issue. When rules are not accepted, it is difficult to apply them. We need
to get back to basics.

Joe McNamee from European Digital Rights said that it was important for
legislators to learn from successes of the past. Legislators did not listen
to the objections of old telecoms monopolies and forced them to liberalise.
Despite their objections, this turned out to be hugely beneficial for them.
Legislators did not listen to the music industry that complained that audio
cassettes were “killing the music industry” or that video cassette recorders
were as dangerous for the film industry as the Boston strangler was for
women home alone. If legislators had listened, they would have robbed the
film industry of subsequent revenues from video sales and rentals. It is
normal for comfortable old and rich industries to resist change, even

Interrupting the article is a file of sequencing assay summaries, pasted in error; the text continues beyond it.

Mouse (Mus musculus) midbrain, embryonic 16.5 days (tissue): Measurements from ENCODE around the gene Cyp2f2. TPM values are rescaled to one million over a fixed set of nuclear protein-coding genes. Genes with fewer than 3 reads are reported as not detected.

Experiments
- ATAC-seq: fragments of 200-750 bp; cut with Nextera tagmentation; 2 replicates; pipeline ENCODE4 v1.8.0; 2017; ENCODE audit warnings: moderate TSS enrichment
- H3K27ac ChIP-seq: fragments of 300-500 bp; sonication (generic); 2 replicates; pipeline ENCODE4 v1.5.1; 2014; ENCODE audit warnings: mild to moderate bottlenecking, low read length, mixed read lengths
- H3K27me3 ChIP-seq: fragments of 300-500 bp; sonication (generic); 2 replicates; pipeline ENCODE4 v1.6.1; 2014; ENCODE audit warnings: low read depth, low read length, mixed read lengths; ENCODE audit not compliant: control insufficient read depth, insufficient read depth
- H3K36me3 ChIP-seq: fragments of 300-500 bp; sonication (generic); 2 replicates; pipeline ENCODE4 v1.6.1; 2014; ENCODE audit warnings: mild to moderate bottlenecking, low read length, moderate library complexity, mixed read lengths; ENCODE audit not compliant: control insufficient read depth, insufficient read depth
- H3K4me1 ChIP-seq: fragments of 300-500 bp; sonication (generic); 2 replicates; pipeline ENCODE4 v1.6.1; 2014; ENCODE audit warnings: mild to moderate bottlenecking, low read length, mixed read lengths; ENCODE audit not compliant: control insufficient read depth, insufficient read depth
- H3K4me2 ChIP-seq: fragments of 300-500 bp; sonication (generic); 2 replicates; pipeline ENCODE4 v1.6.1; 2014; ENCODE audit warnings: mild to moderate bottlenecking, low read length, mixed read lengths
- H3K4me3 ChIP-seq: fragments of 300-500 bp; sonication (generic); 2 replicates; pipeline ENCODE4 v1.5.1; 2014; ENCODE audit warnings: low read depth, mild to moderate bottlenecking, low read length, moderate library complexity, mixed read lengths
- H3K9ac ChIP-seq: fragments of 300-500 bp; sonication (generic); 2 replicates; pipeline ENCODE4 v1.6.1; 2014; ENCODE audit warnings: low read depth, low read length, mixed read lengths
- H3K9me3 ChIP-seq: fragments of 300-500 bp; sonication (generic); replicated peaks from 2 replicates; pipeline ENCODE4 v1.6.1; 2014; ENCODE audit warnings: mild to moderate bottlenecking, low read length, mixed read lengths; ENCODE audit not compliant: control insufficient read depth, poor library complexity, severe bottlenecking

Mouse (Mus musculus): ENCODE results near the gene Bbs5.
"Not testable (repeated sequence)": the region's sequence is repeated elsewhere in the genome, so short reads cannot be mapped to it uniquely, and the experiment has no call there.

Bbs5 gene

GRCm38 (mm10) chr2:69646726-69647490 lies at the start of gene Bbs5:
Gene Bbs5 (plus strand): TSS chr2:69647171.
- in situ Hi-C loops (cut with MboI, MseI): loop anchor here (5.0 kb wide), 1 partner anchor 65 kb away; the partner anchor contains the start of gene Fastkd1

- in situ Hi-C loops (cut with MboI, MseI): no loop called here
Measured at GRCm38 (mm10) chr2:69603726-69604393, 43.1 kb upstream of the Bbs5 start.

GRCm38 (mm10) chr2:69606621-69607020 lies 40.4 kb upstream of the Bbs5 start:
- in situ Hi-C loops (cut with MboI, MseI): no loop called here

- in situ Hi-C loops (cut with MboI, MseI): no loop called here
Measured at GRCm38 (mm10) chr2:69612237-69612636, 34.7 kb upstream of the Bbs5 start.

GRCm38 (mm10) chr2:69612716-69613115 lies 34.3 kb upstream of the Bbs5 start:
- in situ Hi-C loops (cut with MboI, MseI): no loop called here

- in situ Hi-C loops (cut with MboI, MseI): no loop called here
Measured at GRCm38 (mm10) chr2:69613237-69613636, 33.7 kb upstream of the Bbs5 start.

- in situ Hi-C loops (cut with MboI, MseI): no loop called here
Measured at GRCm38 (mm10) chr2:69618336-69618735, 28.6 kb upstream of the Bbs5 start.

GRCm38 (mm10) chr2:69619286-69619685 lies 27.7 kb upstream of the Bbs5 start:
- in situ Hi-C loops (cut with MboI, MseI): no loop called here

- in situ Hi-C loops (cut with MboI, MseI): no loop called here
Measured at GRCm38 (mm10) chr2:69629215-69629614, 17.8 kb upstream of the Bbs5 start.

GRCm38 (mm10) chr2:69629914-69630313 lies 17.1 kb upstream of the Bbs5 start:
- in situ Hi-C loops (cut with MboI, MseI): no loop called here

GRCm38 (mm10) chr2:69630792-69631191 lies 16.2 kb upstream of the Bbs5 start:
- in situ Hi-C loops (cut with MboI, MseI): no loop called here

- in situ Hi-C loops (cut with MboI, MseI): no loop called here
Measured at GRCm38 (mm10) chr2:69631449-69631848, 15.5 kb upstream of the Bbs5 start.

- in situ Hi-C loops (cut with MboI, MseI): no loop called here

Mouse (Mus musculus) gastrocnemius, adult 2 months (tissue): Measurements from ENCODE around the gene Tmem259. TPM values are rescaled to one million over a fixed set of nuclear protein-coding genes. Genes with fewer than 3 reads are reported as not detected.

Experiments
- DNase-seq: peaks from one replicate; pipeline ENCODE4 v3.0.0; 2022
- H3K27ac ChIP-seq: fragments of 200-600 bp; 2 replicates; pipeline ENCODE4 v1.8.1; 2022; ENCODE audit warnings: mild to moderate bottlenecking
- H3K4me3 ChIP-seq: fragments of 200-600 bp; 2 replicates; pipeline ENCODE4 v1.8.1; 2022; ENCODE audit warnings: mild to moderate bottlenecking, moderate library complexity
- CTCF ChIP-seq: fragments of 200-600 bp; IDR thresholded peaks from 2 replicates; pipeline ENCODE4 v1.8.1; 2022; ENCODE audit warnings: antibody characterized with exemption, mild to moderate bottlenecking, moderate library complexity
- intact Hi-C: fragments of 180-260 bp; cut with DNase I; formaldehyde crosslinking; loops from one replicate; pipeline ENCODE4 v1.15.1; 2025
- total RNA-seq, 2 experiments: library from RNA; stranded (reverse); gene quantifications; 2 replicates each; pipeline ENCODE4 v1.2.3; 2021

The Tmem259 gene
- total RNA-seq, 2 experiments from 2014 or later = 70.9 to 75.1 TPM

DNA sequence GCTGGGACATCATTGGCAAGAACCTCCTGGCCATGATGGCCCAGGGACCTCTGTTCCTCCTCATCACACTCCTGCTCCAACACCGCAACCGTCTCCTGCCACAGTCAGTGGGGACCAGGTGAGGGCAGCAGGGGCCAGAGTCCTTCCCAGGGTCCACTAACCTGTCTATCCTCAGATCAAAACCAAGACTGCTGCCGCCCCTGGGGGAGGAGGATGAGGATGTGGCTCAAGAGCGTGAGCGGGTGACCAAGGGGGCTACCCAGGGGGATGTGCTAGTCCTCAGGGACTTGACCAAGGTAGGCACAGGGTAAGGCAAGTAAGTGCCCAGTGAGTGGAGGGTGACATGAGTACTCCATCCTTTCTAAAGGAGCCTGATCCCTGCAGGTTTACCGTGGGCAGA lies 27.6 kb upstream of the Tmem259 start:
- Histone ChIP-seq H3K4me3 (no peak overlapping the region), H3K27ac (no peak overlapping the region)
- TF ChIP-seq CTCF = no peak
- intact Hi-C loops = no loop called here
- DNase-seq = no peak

beneficial change, and it is the duty of legislators not to be swayed by
their lobbying. On the other hand, it is also important to use legislation,
where this is proven necessary, rather than outsourcing the powers of the
state to private entities. It is precisely for this reason that the European
Convention on Human Rights, the European Charter of Fundamental Rights and
the International Covenant on Civil and Political Rights require
restrictions on fundamental rights to be based on law. The trend towards
entrusting regulation of freedom of communication to internet intermediaries
is undemocratic and dangerous and must be opposed by legislators.

Enrique Dans
http://www.enriquedans.com/

University of Strasbourg Centre for IP Studies
http://www.ceipi.edu/index.php?id=5408&L=2

Smari McCarthy talk – International Modern Media Initiative (30.06.2011)
http://www.edri.org/files/McCarthy_copyright_ep_talk.pdf

Europe-wide copyright key for authors and consumers
http://www.socialistsanddemocrats.eu/gpes/public/detail.htm?id=135904&request_locale=EN&section=NER&category=NEWS

EDRi documents on IPR
Self-regulation study
http://www.edri.org/files/EDRI_selfreg_final_20110124.pdf

IPR Enforcement consultation response
http://www.edri.org/files/edri_ipred_110331.pdf

E-Commerce Directive consultation response
http://www.edri.org/files/EDRi_ecommerceresponse_101105.pdf

Content online consultation response
http://www.edri.org/files/edri_content_online_consultation100104.pdf

(Contribution by Joe McNamee – EDRi)